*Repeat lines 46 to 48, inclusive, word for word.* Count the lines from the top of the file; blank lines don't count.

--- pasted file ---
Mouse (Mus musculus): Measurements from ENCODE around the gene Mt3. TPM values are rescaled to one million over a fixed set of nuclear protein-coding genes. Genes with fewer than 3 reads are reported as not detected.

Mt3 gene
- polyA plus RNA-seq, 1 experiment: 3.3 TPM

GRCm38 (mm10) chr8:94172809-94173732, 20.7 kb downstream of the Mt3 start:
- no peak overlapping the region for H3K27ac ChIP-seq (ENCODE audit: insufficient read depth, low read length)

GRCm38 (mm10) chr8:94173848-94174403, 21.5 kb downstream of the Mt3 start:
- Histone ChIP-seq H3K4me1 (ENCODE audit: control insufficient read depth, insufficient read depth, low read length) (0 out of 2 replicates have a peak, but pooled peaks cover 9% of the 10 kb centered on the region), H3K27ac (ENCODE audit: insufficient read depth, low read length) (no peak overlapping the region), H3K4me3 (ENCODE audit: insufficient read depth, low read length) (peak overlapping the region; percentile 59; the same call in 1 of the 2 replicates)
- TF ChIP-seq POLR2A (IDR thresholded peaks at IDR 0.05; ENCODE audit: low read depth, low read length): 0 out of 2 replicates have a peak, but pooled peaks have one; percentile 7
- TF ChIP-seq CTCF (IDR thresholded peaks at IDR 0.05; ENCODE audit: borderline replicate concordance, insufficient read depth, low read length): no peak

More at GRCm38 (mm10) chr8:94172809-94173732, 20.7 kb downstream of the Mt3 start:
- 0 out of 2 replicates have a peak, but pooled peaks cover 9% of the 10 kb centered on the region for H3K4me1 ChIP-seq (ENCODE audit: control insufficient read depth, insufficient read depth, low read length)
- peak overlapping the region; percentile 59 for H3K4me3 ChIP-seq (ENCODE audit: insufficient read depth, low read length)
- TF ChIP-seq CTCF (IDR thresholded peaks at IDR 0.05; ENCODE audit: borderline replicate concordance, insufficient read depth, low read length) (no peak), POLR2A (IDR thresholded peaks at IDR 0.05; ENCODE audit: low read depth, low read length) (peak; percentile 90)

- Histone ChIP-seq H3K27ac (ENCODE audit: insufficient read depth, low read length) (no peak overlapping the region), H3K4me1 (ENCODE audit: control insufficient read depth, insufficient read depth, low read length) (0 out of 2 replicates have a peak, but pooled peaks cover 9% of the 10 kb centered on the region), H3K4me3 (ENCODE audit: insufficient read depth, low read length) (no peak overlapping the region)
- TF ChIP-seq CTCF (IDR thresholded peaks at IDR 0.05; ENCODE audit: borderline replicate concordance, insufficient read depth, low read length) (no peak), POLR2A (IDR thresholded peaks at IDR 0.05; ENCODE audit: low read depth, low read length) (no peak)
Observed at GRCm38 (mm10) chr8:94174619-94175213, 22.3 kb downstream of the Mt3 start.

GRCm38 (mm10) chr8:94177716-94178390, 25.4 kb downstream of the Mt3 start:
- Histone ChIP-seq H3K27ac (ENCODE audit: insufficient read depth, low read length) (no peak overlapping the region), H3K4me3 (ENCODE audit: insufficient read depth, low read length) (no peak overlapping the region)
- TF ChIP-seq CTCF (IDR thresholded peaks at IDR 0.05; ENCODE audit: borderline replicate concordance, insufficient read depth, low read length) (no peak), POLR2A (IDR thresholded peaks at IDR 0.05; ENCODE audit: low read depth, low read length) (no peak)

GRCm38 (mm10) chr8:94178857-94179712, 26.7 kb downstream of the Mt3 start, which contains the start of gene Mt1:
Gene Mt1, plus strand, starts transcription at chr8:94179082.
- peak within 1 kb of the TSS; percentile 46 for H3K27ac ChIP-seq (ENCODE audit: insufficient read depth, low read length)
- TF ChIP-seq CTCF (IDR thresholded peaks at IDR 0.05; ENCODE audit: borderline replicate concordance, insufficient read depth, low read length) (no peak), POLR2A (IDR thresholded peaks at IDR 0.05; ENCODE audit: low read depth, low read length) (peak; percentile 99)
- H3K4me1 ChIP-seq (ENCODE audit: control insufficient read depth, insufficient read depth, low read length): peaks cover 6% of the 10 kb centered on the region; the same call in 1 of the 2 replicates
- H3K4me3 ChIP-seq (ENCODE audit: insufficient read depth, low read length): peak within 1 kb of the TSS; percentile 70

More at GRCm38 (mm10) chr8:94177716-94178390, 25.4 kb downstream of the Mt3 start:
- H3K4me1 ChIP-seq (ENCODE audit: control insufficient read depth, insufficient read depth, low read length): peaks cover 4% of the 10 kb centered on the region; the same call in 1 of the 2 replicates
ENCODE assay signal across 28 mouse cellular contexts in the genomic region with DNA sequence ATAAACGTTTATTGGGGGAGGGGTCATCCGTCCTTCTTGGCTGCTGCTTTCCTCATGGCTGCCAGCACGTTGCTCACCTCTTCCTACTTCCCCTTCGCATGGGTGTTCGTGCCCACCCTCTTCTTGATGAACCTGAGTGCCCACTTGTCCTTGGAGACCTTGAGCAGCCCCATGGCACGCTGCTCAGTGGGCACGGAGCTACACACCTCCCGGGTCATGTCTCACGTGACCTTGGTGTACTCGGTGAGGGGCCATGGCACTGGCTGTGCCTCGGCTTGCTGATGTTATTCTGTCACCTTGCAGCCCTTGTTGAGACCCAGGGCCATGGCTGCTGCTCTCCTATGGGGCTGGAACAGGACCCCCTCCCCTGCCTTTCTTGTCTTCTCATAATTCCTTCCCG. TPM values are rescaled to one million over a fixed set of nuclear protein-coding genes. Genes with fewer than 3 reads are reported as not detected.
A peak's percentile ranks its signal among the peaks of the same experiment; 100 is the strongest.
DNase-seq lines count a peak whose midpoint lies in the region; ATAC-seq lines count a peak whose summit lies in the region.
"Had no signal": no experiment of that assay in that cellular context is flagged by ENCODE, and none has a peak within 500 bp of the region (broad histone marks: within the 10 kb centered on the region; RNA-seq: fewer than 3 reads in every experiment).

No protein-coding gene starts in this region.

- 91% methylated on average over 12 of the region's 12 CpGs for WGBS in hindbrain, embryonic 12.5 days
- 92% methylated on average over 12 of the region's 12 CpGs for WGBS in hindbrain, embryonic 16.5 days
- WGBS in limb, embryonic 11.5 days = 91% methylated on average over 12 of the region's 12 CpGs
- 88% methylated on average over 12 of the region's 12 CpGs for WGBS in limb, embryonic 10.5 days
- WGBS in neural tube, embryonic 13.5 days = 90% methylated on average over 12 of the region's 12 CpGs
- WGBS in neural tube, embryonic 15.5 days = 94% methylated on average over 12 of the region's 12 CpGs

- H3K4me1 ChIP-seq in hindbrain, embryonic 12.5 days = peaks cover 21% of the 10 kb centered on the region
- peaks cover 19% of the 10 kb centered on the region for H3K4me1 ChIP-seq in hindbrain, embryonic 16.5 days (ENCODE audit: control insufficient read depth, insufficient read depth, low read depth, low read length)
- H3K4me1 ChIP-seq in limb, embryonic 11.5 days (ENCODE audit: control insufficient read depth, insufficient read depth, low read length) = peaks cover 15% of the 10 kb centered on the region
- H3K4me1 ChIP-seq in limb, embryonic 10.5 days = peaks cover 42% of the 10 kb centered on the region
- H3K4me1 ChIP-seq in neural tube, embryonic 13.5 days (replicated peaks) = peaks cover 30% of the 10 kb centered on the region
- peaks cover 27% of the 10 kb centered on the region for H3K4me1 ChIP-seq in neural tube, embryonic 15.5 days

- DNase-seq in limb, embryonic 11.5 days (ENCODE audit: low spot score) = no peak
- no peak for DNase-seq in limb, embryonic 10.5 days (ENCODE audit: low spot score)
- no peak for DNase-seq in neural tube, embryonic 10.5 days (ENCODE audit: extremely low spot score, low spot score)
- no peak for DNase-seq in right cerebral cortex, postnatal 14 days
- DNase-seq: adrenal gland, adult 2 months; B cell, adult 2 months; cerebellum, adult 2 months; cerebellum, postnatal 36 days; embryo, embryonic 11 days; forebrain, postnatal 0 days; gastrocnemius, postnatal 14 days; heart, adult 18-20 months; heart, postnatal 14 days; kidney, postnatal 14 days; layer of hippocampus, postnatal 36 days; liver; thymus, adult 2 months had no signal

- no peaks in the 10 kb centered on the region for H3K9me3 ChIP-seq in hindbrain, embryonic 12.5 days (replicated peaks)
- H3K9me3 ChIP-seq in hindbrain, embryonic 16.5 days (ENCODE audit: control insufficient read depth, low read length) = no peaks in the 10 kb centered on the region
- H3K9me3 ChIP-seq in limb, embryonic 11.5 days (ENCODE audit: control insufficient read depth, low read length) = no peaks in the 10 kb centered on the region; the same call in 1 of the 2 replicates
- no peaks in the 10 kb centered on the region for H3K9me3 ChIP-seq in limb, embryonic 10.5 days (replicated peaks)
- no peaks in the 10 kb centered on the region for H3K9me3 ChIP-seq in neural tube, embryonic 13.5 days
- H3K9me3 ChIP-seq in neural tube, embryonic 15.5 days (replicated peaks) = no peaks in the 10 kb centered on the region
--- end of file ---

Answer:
- no peak for DNase-seq in limb, embryonic 10.5 days (ENCODE audit: low spot score)
- no peak for DNase-seq in neural tube, embryonic 10.5 days (ENCODE audit: extremely low spot score, low spot score)
- no peak for DNase-seq in right cerebral cortex, postnatal 14 days